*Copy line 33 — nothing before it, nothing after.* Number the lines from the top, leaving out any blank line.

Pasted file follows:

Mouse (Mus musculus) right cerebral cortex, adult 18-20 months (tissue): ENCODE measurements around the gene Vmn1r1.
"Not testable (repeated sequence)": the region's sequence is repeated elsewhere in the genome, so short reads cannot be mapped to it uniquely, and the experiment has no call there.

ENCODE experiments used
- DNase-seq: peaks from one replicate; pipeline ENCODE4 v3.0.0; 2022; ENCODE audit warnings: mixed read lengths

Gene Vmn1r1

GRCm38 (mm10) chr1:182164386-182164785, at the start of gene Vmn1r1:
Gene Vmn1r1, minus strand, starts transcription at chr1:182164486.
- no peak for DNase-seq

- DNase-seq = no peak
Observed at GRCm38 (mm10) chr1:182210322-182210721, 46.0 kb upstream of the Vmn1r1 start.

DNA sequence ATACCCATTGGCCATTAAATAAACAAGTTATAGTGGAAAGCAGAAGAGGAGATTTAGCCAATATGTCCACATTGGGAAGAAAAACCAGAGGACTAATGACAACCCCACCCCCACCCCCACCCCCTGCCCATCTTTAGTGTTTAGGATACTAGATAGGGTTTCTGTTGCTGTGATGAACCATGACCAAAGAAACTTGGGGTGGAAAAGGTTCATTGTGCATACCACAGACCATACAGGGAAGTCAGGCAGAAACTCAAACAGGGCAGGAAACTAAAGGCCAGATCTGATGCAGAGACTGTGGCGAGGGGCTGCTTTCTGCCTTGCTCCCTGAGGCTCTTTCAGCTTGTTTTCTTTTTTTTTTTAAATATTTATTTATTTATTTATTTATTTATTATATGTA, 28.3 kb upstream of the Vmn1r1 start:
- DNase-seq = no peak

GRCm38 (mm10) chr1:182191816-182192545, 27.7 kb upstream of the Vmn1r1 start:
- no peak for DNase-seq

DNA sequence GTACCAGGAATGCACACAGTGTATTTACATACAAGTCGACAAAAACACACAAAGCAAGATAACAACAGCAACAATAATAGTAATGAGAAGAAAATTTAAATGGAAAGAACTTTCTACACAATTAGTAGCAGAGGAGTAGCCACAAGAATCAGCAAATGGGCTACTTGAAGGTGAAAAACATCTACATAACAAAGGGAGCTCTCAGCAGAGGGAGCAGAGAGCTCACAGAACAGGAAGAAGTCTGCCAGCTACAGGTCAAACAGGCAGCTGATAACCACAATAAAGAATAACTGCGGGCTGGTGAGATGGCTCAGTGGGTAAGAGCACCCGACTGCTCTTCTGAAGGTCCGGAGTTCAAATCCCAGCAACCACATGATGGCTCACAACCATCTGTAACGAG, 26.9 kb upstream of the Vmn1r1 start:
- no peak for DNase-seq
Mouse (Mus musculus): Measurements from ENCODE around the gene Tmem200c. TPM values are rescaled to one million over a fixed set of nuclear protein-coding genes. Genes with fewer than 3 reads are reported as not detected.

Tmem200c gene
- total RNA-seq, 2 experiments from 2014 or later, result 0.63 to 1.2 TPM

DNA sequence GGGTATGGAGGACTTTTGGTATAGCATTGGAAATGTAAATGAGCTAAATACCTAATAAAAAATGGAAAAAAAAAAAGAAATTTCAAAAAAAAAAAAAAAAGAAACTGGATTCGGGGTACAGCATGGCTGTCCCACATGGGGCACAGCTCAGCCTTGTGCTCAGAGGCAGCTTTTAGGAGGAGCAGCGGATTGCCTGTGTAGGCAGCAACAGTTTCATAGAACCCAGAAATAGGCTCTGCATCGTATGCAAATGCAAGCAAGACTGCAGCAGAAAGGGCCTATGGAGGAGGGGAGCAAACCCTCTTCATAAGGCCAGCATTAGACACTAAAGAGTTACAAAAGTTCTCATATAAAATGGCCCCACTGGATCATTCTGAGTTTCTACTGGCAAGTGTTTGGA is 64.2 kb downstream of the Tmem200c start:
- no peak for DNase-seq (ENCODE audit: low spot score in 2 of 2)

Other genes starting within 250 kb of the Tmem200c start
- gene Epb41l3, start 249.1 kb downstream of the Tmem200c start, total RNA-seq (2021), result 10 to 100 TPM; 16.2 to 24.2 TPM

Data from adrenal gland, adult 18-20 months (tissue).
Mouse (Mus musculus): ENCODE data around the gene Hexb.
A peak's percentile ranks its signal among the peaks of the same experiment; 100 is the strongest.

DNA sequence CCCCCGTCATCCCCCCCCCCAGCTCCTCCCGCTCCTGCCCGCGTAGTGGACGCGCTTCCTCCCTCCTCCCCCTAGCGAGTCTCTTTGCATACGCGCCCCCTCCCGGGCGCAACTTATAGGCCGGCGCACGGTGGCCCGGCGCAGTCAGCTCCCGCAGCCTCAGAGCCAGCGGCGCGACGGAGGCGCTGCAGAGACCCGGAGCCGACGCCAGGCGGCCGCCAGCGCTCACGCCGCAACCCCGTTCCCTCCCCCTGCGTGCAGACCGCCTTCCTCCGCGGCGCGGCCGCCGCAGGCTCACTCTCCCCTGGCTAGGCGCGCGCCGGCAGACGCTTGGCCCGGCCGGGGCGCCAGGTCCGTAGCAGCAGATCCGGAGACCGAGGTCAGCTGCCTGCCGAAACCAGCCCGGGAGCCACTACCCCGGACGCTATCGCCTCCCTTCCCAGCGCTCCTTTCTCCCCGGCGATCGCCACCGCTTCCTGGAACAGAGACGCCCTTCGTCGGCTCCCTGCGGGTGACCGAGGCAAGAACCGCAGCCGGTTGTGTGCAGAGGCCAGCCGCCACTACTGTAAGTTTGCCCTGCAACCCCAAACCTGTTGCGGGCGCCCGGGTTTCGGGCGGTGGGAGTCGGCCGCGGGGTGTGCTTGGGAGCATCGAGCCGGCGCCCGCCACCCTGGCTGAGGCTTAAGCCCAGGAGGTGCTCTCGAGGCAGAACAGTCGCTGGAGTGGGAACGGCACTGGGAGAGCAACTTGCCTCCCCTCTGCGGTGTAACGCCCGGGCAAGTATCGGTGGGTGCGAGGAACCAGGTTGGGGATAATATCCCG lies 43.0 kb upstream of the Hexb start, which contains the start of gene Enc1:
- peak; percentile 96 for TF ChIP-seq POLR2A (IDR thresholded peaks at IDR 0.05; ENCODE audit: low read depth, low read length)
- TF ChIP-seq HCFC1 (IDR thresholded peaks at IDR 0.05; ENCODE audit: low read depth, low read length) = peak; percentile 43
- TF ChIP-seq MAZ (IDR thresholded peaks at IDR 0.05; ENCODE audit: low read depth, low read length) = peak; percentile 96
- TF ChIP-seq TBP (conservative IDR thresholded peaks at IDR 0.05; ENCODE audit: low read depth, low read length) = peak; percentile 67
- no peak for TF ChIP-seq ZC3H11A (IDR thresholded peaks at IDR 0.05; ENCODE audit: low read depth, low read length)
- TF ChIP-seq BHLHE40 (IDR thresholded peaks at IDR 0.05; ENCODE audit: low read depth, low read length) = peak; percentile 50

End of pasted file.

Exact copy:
- TF ChIP-seq BHLHE40 (IDR thresholded peaks at IDR 0.05; ENCODE audit: low read depth, low read length) = peak; percentile 50